One of the big reasons my husband and I decided we were ready to head off to Ireland for a year — despite multiple food allergies!! — was the labelling here. Having an allergy outside of the top 10 (now top 14) is not easy, but we found that challenge a little more do-able due to (what we felt were) transparent ingredient lists and the availability of allergen menus in this country.
Another thing we thought was super fantastic was their “may contain nuts” warning. In Ireland, it is very unusual to see the term “tree nuts” on any packaging, and the Canadian in me initially assumed that these warnings included peanuts*.
This warning is on a lot of labels in this country, so at first, it felt like A LOT of products were off limits to us. But while in search of some safe sweets, my husband did some Googling and learned that Cadbury’s products were safe for our son because, in Ireland, nuts actually mean… nuts!
*Yes, I know peanuts are a legume, but North American marketers tend to lump peanuts and tree nuts under the term “nuts.”
From that day onward, that was our understanding of ALL labelling, and it felt like our choices had opened up exponentially. The cereals we eat back home? All have “may contain nuts” warnings here. The *only* cracker that doesn’t have a sesame warning? May contain nuts. Cookies, chocolates? More may contain nuts. And we’ve been buying all of them without issue.
So imagine my shock when a post in an Irish allergy support group I joined seemed to indicate that this warning could, in fact, include peanuts. I went and checked the Food Safety Authority of Ireland (FSAI), and it seemed to prove my earlier points. Among the list of 14 top allergens, the term tree nuts was not to be found. Nuts, however, was there — completely separate from peanuts (of course!).
Still, the worried allergy mama in me felt the need to follow up with the FSAI to ensure I was understanding their labelling and terminology correctly. I also posted in that same support group, asking if those who were allergic to peanuts — and not tree nuts — safely consumed products with a “may contain nuts” warning.
The responses I got were contradictory, and left me as confused as ever. While the FSAI responded with one of those “we can’t promise anything” type answers — gotta love those! — there were parents of peanut-allergic children in the support group who had been doing for years what we’ve been doing for the past month, i.e., buying “may contain nuts” products for their children without issue.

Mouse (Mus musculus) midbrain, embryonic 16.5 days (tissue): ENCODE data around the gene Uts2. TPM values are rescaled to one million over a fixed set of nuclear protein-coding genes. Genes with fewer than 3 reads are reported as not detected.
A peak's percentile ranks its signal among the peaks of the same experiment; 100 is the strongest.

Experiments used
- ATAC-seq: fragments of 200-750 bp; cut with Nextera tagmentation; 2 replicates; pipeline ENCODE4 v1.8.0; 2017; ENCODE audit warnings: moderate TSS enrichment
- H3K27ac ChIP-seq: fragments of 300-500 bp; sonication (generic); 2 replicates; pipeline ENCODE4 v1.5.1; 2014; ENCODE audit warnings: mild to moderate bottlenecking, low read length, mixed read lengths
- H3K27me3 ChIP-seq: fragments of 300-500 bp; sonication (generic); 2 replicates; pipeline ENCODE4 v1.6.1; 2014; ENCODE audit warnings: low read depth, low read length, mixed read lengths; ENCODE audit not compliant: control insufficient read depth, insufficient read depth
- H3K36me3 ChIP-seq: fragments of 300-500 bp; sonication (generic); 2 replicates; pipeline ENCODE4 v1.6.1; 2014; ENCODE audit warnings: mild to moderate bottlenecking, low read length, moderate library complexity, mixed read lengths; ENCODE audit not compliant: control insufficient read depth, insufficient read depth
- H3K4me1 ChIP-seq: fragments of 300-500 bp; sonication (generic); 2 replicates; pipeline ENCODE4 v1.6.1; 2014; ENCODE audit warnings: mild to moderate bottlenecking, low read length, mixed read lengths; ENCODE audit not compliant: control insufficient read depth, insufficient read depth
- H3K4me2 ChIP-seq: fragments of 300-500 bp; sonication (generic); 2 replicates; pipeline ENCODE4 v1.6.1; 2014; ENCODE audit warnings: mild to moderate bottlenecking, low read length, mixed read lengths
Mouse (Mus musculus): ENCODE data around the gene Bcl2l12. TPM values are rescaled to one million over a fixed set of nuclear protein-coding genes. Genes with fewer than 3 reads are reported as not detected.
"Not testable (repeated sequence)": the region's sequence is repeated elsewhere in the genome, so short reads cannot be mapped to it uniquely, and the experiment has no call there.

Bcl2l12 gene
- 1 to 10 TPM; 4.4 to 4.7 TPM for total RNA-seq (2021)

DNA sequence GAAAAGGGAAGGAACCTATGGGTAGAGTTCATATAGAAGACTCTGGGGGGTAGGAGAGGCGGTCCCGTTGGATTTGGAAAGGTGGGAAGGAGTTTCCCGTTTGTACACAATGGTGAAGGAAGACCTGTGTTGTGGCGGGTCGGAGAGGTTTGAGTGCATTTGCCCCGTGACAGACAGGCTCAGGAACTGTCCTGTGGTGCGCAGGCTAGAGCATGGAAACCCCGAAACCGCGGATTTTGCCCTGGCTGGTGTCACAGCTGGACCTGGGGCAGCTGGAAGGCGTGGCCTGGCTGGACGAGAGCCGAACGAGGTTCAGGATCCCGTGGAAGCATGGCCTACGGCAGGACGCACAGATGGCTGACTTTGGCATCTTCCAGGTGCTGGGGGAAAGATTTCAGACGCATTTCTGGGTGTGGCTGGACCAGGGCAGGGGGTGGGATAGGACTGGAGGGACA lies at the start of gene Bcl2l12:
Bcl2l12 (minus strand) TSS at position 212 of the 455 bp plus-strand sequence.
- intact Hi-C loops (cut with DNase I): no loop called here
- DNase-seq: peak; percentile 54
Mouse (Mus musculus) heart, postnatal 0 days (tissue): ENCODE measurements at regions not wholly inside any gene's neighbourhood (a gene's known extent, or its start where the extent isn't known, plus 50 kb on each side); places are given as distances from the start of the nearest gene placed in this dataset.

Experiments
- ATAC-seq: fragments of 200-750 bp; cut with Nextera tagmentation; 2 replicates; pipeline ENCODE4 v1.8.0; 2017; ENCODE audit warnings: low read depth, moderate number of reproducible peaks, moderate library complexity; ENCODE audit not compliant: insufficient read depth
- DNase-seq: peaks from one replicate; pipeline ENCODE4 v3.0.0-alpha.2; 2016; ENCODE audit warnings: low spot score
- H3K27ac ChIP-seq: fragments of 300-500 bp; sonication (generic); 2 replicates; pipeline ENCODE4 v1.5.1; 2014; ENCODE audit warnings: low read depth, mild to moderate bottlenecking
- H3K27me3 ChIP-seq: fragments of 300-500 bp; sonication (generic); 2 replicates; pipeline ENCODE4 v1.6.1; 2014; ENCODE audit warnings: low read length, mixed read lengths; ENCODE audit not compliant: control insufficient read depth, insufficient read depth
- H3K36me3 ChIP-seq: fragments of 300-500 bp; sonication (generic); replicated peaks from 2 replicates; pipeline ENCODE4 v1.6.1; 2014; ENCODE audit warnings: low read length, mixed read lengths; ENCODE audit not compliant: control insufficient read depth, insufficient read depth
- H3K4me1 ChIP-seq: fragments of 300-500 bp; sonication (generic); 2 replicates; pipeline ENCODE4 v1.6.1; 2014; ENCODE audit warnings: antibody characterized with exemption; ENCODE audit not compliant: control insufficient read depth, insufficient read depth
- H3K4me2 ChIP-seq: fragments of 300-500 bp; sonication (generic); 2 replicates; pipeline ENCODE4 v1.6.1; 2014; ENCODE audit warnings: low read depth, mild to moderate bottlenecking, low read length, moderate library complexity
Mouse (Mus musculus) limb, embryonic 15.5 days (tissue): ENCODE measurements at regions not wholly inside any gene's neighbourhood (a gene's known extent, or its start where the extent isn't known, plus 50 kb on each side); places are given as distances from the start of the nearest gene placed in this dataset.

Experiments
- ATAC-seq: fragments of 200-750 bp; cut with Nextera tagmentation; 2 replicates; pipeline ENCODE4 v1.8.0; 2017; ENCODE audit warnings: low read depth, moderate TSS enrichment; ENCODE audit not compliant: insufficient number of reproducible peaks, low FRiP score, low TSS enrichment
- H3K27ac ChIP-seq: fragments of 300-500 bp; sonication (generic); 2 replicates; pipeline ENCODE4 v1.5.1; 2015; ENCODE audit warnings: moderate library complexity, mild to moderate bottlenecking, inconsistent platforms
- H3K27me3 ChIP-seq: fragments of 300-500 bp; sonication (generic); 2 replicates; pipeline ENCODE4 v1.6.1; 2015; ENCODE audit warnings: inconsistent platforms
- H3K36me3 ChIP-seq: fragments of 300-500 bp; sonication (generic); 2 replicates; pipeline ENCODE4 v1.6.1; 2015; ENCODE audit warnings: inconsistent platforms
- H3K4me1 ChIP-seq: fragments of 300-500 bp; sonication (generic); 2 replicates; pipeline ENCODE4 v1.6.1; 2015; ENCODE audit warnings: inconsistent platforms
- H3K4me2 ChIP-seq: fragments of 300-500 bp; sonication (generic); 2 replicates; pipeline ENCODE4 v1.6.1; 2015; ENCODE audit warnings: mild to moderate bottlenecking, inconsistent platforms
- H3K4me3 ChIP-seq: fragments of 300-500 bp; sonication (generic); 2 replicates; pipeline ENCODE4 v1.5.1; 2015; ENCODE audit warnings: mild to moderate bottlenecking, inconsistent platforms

So what’s an allergy mama to do? Obviously, the more options the better. But I also don’t want to put my child in danger for the sake of convenience. It looks like I’ll need to start reaching out to companies (one of my least favourite things!) to see if their understanding of the word “nut” coincides with what is indicated on the FSAI website. Cadbury certainly gets it right! Why can’t other companies follow their lead?
One thing that I don’t understand is why the FSAI won’t enforce a consistent use of the term “nuts” across the board here in Ireland. Seems like a (really dangerous) mistake just waiting to happen.
For now, I will continue to buy the “may contain nuts” products my son has safely consumed and avoid introducing any new ones into his diet until I’ve called. The whole thing is a recipe for nuttiness, I tell you!
Update as of Friday, June 7th: I saw my first “may contain tree nuts” warning since coming to this country on what is — confusingly — another Jacob’s product. This got me worried that the “may contain nuts” warning on our only safe cracker did, in fact, include peanuts. But nope! After a call with the company, I learned that neither product has a risk of cross contamination with peanuts. When I asked why they use 2 terms (as it is confusing to consumers), the answer I got was because these items are made in different factories. That doesn’t seem like a very good reason to be me… but hey… at least the crackers are safe?!
Update – 4 hours later: I got another call from Jacob’s telling me they understood how this could be confusing and are making a note to ensure their labels are consistent in future. I have to say, I’m pretty impressed!
This post was written by AllergyBites founder, Kathleen O’Hagan. Kathleen is a writer, a foodie, and the mom of a toddler with multiple food allergies. Want to help make a difference? Contact Kathleen about volunteering for the Top 10 Challenge fundraiser.
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